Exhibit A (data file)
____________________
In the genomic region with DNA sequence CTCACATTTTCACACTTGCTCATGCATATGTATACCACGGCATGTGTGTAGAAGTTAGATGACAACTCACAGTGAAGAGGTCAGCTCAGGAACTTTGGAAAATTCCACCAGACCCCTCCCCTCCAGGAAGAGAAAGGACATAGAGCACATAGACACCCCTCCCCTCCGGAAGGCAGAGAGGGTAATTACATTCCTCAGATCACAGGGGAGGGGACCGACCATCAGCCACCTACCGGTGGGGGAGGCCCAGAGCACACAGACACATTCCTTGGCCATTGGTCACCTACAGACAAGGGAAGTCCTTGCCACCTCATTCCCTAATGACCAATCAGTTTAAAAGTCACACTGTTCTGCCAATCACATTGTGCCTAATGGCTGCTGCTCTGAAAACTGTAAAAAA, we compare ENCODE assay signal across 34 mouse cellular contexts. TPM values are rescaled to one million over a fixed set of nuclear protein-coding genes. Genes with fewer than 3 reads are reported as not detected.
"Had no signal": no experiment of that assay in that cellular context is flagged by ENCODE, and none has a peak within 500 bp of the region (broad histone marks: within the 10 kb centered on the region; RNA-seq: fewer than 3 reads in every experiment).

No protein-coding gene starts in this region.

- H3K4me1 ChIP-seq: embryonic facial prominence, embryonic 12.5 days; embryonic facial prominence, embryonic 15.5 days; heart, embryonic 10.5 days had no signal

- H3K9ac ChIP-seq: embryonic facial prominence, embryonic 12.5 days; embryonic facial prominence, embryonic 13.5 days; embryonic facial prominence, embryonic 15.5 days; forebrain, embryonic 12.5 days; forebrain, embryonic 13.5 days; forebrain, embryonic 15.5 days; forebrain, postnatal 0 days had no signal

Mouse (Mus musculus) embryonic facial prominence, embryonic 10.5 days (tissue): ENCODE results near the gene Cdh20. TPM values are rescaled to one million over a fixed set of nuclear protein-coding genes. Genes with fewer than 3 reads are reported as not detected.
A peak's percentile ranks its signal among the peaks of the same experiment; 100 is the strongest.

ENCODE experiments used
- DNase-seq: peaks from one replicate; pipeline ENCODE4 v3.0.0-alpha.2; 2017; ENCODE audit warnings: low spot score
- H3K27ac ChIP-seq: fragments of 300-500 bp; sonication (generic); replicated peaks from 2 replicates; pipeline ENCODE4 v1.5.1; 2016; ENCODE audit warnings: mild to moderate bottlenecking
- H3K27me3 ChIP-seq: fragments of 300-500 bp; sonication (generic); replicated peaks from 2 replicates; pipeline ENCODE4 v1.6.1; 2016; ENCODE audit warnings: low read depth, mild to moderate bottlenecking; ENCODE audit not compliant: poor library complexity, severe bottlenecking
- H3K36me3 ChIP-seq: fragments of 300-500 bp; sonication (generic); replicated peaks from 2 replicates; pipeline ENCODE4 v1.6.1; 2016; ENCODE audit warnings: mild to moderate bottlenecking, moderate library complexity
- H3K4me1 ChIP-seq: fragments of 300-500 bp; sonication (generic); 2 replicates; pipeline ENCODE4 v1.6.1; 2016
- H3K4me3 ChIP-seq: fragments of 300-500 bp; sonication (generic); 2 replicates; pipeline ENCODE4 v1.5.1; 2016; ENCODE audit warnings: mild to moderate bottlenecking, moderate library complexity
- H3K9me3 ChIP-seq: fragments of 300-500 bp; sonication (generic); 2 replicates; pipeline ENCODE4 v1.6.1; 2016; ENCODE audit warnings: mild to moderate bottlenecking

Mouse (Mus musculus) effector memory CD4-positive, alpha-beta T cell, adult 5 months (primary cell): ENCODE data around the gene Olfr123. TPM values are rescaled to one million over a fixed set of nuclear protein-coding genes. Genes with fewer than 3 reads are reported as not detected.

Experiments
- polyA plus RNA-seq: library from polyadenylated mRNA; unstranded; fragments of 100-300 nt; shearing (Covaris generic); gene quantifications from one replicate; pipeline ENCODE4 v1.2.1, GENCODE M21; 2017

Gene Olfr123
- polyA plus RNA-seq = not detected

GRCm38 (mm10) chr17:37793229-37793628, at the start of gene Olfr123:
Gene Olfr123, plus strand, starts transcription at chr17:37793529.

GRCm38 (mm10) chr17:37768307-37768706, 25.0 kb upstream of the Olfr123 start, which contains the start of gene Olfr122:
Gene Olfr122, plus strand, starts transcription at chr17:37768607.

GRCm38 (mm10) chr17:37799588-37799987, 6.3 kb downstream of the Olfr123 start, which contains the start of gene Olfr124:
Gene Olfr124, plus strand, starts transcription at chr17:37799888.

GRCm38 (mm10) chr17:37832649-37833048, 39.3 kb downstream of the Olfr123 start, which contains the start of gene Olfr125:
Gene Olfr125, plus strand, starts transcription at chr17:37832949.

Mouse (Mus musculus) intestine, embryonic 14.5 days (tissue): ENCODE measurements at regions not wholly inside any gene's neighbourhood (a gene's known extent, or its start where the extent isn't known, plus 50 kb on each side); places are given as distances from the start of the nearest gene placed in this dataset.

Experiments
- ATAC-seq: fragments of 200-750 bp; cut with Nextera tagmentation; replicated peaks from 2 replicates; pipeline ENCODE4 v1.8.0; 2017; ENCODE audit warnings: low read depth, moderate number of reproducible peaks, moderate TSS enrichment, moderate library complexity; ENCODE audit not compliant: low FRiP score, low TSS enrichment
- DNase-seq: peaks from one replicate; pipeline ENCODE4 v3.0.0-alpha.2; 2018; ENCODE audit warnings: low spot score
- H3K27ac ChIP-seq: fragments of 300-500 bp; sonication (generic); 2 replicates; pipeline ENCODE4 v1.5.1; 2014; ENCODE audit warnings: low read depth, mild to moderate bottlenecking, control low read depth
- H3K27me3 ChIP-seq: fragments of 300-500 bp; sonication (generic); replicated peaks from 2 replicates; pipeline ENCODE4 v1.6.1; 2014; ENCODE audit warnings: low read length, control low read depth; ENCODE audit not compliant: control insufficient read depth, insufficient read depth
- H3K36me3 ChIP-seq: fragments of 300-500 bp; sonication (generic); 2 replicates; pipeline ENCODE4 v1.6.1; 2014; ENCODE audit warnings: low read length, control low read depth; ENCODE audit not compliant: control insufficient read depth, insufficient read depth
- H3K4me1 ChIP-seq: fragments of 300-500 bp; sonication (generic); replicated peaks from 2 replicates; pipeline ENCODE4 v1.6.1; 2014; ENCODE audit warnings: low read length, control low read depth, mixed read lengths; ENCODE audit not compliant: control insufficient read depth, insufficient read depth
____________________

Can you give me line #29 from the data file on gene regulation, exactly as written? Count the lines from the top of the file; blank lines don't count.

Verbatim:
Mouse (Mus musculus) intestine, embryonic 14.5 days (tissue): ENCODE measurements at regions not wholly inside any gene's neighbourhood (a gene's known extent, or its start where the extent isn't known, plus 50 kb on each side); places are given as distances from the start of the nearest gene placed in this dataset.